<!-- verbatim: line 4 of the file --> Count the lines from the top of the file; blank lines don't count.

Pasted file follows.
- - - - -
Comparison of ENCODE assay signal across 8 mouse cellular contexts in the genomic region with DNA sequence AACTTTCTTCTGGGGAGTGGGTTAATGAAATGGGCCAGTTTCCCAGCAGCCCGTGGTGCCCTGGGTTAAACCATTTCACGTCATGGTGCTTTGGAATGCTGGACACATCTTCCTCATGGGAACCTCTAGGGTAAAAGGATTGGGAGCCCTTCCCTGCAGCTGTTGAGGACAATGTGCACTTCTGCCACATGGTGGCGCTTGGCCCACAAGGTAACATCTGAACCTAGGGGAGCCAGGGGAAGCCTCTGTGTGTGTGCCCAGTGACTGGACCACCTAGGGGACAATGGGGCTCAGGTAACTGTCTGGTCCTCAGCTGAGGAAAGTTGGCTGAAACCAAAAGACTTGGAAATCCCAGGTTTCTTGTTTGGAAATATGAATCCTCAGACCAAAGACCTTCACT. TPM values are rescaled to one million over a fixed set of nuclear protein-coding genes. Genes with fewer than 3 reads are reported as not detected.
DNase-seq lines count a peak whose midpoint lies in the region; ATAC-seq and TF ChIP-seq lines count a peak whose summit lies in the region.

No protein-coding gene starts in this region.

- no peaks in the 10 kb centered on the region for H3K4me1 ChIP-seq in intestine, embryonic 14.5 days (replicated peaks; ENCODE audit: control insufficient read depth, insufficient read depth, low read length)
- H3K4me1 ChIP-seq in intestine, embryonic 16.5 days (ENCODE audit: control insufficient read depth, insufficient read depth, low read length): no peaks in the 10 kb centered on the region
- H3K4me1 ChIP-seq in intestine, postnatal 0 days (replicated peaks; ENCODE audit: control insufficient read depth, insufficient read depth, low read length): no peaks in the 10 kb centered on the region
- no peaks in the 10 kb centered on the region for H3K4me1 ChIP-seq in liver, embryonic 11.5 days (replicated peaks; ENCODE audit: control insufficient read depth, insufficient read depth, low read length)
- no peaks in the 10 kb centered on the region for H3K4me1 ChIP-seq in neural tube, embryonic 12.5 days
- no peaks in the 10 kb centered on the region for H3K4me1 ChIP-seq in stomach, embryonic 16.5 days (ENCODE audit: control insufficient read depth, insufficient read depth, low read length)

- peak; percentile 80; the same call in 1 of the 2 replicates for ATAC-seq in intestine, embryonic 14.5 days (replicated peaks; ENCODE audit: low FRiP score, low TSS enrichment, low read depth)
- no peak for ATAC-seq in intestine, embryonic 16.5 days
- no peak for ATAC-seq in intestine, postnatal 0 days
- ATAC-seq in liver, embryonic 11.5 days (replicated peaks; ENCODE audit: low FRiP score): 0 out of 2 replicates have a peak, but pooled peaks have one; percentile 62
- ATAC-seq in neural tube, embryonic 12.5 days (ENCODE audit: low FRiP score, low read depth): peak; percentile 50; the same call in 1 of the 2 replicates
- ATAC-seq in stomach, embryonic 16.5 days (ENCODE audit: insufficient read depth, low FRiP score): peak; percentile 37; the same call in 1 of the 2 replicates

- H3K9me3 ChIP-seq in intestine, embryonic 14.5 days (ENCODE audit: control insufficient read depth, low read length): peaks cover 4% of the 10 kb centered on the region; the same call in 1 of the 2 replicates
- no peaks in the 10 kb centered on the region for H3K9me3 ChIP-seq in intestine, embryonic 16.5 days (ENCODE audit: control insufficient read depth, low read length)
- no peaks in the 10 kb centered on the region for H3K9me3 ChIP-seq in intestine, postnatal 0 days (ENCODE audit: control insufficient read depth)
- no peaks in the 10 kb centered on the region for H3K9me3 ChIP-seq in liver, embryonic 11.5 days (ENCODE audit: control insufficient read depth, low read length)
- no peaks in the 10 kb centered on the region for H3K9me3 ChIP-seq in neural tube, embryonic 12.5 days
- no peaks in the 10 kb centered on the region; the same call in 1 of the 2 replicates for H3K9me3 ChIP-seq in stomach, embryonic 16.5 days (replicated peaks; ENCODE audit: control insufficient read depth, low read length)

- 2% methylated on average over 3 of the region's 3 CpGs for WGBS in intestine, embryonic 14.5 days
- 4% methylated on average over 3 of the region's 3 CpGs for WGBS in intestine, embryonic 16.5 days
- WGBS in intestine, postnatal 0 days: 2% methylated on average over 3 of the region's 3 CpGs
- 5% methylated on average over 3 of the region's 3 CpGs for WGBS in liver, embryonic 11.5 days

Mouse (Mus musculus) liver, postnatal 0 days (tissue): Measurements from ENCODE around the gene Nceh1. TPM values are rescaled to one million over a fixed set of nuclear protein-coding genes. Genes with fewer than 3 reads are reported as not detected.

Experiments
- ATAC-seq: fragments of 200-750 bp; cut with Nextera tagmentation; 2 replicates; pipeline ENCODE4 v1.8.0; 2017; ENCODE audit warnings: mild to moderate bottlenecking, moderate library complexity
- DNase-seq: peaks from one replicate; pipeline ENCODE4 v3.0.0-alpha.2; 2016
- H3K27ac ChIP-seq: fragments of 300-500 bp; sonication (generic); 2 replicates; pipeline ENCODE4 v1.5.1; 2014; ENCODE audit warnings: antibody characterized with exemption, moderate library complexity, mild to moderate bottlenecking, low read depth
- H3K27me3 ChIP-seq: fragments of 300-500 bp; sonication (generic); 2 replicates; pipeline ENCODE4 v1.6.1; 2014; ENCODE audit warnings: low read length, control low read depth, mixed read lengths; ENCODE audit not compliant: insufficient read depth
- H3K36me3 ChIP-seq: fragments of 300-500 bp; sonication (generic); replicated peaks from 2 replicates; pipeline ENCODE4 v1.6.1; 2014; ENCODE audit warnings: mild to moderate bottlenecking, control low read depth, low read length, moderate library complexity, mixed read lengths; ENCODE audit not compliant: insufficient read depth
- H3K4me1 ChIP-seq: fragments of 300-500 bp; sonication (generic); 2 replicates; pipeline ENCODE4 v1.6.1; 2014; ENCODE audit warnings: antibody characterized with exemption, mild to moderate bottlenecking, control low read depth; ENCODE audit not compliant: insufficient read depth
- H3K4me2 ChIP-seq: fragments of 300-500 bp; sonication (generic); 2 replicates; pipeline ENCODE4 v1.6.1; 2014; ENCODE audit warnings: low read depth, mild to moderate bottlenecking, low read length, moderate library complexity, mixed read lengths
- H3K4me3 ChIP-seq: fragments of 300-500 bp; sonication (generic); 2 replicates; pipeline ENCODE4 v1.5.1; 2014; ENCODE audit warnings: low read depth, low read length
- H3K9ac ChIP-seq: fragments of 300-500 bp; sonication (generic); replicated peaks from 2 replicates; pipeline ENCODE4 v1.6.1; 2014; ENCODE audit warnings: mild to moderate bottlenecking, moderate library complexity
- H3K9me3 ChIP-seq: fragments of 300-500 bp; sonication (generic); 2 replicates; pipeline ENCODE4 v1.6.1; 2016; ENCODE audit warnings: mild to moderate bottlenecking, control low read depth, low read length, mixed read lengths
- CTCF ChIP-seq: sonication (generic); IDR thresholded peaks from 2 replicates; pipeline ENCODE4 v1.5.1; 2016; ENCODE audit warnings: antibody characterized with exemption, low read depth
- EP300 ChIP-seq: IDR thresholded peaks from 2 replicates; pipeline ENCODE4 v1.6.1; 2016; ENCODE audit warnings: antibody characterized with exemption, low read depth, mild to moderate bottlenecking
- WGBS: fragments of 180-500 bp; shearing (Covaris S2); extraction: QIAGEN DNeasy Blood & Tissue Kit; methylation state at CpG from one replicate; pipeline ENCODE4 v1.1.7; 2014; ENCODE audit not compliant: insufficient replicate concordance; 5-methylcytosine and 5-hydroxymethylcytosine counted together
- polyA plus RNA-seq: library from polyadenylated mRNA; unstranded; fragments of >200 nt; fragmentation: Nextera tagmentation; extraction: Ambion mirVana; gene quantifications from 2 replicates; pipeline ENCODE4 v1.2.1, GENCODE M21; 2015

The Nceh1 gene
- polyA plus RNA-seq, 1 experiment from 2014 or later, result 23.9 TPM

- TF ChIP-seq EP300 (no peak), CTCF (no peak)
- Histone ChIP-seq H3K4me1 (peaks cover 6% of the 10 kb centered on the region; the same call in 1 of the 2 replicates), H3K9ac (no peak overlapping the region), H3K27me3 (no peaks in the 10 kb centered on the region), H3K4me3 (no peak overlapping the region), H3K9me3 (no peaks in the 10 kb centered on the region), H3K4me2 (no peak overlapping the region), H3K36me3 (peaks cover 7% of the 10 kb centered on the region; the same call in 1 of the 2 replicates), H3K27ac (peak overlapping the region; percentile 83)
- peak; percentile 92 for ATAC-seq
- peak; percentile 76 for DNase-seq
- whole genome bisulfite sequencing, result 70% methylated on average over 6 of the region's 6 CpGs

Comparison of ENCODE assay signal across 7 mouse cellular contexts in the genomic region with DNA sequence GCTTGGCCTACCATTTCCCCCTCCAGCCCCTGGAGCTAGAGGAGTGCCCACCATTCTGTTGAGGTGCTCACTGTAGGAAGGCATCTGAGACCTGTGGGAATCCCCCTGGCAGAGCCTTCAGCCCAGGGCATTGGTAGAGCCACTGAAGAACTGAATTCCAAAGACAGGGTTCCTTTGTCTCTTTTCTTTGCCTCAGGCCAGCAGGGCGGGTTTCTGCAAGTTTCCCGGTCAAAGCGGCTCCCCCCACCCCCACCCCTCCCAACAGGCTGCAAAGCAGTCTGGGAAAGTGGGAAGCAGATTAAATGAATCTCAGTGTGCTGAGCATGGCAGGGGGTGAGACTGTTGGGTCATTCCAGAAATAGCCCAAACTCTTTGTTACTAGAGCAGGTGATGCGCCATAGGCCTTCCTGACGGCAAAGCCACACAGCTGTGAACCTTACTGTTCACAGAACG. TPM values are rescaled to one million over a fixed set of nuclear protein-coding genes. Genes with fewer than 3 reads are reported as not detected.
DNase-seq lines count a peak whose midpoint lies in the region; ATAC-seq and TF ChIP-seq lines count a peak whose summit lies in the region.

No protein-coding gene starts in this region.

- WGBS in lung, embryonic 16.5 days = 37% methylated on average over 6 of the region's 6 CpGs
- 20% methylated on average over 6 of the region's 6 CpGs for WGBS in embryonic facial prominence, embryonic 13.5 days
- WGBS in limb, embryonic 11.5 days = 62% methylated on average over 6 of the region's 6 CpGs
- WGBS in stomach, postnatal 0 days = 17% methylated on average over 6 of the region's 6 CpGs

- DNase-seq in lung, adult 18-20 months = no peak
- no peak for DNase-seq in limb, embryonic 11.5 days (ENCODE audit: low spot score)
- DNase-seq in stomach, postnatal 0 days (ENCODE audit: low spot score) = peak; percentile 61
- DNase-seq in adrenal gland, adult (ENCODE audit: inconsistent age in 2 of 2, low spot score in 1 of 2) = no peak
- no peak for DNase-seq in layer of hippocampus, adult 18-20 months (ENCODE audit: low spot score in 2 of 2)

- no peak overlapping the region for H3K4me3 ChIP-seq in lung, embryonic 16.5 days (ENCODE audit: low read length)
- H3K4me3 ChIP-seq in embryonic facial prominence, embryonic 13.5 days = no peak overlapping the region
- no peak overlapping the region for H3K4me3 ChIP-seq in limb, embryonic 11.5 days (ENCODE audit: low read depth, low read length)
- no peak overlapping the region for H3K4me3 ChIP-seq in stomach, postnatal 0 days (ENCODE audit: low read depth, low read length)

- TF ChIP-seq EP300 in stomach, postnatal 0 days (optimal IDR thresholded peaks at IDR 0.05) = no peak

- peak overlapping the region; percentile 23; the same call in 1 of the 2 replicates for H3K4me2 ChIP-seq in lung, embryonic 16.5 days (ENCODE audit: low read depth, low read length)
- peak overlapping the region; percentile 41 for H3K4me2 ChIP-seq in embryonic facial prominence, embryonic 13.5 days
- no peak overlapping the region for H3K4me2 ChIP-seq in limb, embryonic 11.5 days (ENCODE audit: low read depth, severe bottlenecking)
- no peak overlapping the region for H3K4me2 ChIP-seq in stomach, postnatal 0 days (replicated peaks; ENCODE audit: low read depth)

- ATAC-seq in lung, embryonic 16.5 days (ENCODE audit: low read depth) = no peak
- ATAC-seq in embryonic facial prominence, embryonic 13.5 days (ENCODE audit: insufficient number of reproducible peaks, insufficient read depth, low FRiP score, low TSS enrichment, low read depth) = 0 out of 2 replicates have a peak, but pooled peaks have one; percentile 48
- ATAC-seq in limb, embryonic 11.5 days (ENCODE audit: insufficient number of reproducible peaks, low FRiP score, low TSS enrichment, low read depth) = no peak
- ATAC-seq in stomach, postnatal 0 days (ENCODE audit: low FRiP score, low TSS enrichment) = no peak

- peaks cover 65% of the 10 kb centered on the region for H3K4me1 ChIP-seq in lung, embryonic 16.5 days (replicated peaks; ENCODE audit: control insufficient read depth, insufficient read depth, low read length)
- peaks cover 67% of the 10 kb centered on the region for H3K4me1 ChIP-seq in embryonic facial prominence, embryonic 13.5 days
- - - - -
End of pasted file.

- no peaks in the 10 kb centered on the region for H3K4me1 ChIP-seq in intestine, embryonic 14.5 days (replicated peaks; ENCODE audit: control insufficient read depth, insufficient read depth, low read length)